Relationships are worth fighting for, but you can’t be the only one fighting.
Dating is stress-inducing. Dating during a pandemic is even more so, with the added concern that it will be harder to find someone new if you pass on your current or prospective partners.
Stress like this can cause us to accept toxic behavior we might otherwise refuse. For example: one-sided relationships.
In one-sided relationships, one partner gives much more than they take. As Kelly Campbell, Ph.D., puts it: a one-sided relationship is one where one partner is “putting in a lot [more] in terms of resources (time, money, emotional investment) [than the other] and getting little to nothing in return.”
These relationships are depleting, exhausting, and…actually, pretty common.
Wonder if you’re in one? We’ve compiled a list of warning signs from relationship experts.
1.The level of commitment is undefined.
Are you dating? Talking? Exclusive? Open? There’s no one right way to have a relationship, but it’s important that all partners agree on the terms.
Vulnerability is hard. Talking about what you want and what your partner will accept can be challenging. When we avoid having these conversations, we wind up illaligned. According to Psychology Today, today’s dating culture increases that risk, as “changes in relationship norms make the possibility of mismatched commitment levels greater.”
You may perceive that your physical intimacy or time spent together means you are exclusively partnered, while your partner might see the situation as more casual. In some cases, people share a home or even a child without agreeing on the boundaries of their relationship.
These discrepancies in commitment can lead to negative consequences for you: including emotional dissatisfaction as the more committed partner, painful interactions, and even physical aggression.
If you haven’t defined the terms and boundaries of your relationship or you feel that you and your partner are on different pages, conversation is key. An open dialogue wil reveal any mismatched perceptions.
2.One person consistently puts in more effort.
Life is messy. Work stress, family problems, and even our health can stop us from fully focusing on our relationships. For that reason, it’s perfectly normal for the effort to shift between partners over time.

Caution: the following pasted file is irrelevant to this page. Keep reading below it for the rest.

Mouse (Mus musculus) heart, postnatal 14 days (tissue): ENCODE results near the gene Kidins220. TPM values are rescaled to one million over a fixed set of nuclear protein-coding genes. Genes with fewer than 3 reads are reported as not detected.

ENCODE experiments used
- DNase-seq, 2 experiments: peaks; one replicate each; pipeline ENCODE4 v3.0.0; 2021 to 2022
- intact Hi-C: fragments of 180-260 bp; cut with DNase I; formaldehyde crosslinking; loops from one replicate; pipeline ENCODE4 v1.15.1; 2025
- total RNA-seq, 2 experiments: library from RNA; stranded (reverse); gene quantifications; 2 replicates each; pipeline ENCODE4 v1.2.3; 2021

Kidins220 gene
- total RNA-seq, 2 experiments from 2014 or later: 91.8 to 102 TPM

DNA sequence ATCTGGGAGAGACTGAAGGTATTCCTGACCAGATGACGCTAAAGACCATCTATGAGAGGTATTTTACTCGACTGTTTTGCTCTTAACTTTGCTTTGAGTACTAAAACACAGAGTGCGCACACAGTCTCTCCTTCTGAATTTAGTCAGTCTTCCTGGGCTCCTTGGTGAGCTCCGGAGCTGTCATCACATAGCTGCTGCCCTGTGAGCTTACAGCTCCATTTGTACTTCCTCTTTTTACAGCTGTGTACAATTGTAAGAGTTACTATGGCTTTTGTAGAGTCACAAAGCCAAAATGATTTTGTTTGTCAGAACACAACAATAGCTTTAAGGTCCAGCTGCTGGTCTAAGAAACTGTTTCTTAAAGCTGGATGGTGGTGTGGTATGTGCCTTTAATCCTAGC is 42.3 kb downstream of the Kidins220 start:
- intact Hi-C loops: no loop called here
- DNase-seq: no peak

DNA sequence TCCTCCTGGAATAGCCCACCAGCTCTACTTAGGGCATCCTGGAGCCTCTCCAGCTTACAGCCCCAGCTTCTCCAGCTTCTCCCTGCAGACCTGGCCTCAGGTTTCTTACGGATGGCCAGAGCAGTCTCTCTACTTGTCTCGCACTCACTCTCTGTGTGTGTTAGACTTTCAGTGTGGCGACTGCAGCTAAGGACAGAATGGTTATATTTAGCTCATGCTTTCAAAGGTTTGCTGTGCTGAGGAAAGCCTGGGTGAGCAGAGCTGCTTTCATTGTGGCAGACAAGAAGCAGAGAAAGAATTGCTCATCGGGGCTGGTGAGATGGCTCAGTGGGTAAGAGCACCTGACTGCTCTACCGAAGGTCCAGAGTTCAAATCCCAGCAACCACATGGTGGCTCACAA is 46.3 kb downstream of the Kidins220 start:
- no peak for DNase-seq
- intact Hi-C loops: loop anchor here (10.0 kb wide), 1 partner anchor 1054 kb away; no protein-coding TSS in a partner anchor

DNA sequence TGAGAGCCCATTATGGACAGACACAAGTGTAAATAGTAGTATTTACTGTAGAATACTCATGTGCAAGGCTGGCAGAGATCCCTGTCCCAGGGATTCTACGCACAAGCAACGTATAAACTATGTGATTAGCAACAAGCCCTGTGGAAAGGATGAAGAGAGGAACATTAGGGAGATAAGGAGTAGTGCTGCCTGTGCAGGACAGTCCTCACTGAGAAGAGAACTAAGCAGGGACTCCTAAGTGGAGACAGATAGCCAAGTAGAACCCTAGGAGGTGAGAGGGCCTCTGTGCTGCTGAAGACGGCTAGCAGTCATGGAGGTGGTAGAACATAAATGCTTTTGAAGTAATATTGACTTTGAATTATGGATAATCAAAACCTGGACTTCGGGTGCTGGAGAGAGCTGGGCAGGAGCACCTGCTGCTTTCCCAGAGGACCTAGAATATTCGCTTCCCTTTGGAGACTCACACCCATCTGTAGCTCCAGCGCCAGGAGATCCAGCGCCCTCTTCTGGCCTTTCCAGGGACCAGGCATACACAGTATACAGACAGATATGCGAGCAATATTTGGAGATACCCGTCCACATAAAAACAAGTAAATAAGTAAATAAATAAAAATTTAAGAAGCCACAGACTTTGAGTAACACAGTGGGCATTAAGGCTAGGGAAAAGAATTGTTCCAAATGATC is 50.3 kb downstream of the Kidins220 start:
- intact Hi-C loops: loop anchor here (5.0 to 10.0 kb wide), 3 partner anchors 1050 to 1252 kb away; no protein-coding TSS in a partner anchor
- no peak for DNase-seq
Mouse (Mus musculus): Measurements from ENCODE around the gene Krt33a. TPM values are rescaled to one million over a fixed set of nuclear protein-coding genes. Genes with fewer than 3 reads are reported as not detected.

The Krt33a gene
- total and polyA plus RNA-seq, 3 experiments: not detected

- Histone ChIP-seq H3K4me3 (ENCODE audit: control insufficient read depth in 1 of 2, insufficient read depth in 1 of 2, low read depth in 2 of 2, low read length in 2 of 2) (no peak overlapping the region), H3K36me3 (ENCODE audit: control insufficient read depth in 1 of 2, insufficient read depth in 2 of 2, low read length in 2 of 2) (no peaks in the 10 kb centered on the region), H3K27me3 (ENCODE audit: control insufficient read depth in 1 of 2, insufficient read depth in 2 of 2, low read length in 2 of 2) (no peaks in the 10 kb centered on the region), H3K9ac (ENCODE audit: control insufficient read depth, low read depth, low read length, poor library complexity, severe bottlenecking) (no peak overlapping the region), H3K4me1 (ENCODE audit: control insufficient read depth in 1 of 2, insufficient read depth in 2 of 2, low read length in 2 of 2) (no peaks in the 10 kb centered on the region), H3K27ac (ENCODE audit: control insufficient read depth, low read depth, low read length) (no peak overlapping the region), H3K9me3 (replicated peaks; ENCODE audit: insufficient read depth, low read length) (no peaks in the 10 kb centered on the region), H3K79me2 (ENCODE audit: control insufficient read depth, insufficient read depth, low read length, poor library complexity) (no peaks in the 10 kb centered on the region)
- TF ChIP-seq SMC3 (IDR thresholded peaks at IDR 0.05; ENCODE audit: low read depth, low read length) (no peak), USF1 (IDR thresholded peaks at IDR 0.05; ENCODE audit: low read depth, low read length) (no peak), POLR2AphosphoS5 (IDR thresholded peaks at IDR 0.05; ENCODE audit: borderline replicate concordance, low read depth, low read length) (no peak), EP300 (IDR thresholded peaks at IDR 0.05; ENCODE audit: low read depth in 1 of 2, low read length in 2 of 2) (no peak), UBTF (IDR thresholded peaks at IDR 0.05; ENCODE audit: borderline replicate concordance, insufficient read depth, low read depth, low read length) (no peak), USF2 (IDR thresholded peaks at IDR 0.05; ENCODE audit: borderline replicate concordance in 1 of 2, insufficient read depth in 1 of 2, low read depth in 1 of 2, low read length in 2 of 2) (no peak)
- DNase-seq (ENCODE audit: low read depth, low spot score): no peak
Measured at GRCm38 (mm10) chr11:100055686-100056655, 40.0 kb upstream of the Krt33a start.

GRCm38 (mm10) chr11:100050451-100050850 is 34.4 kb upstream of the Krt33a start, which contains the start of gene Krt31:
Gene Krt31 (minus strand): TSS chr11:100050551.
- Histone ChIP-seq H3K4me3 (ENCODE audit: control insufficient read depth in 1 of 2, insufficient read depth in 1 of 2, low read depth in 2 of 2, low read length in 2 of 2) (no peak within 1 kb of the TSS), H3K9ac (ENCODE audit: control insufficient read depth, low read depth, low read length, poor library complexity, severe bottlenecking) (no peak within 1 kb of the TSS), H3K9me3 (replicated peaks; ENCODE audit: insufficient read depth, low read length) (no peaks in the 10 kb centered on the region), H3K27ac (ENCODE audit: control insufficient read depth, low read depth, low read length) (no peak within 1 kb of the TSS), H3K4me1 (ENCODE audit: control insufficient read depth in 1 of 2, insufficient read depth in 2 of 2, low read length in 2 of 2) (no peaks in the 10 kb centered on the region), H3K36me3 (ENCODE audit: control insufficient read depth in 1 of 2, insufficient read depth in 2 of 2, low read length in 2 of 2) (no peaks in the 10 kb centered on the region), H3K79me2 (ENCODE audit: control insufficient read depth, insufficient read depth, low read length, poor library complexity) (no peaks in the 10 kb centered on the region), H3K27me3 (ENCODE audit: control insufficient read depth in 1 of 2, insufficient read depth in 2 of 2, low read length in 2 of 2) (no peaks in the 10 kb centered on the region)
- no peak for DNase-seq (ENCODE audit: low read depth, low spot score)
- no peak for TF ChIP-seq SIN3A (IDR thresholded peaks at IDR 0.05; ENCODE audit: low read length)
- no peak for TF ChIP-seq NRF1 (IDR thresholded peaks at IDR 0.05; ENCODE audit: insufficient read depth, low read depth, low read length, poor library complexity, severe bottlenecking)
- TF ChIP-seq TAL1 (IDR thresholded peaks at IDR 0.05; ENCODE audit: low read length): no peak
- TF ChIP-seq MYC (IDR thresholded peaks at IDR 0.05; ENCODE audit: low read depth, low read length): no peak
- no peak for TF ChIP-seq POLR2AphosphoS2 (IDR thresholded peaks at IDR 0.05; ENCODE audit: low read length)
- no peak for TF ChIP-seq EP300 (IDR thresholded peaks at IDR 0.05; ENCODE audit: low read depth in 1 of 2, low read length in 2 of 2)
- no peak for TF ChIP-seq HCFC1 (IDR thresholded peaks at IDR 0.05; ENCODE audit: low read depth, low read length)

As Kelly Campbell, Ph.D, shares “Sometimes one person ‘carries’ the relationship, but in order for a relationship to be healthy and satisfying, it takes effort from both people.”
If you find yourself giving more than you’re taking for weeks, months, even years—don’t brush it off.
Brian Ogolosky, a professor in human development and family studies, spent two years reading everything published about relationships since 1950. His research highlights how critical it is for both partners to sacrifice, stay generous, help one another, and think as a team.
3.There is a win-lose mentality in your relationship.
In a healthy relationship, the couple functions as a team. Compromise feels good because you can both find happiness while strengthening your bond.
In a one-sided relationship, there is little to no compromise. One partner sacrifices what they want for the other person, time and time again.
Your partner’s resistance to compromise might feel like a reflection of you—if I were worthy of love, they’d be more careful with me—but studies suggest it has more to do with your partner.
One study grouped individuals by their goals: compassionate goals and self-image goals. While people with compassionate goals “believe that it is important that people look out for one another,” people with self-image goals “believe that good outcomes for one person come at the expense of others. For this reason, people with self-image goals resist compromise.
Do you often find yourself eating where your partner wants? Organizing the house as they wish? Do they pout and punish you if you get your way? It may be time to consider if you are in an unhealthy relationship.
4.You feel insecure.
A bad partner can cause you to doubt yourself. If you consistently need to apologize to keep the peace, you may doubt if your opinions were ever valid. When you’re required to change to meet your partner’s expectations, you can lose who you really are.
Clinical psychologist, Jill P. Weber, Ph.D, shared with Oprah Magazine, “[in a one-sided relationship] you are focusing your attention and energy more on being liked than on truly being known and nurtured.” This could diminish your own perception of the great person you are.
5.Without your effort, the relationship would end.
You text first. You initiate sex. You plan dates. Who puts their friends and family to the side? You guessed it. You do.
If this sounds like you, then you are what one study calls the “strong link.”
If you feel, and even fear, that the relationship would crumble if you didn’t hold it up—you’re in a one-sided relationship.
Think you might be in a one-sided relationship? It can be helpful to talk it out.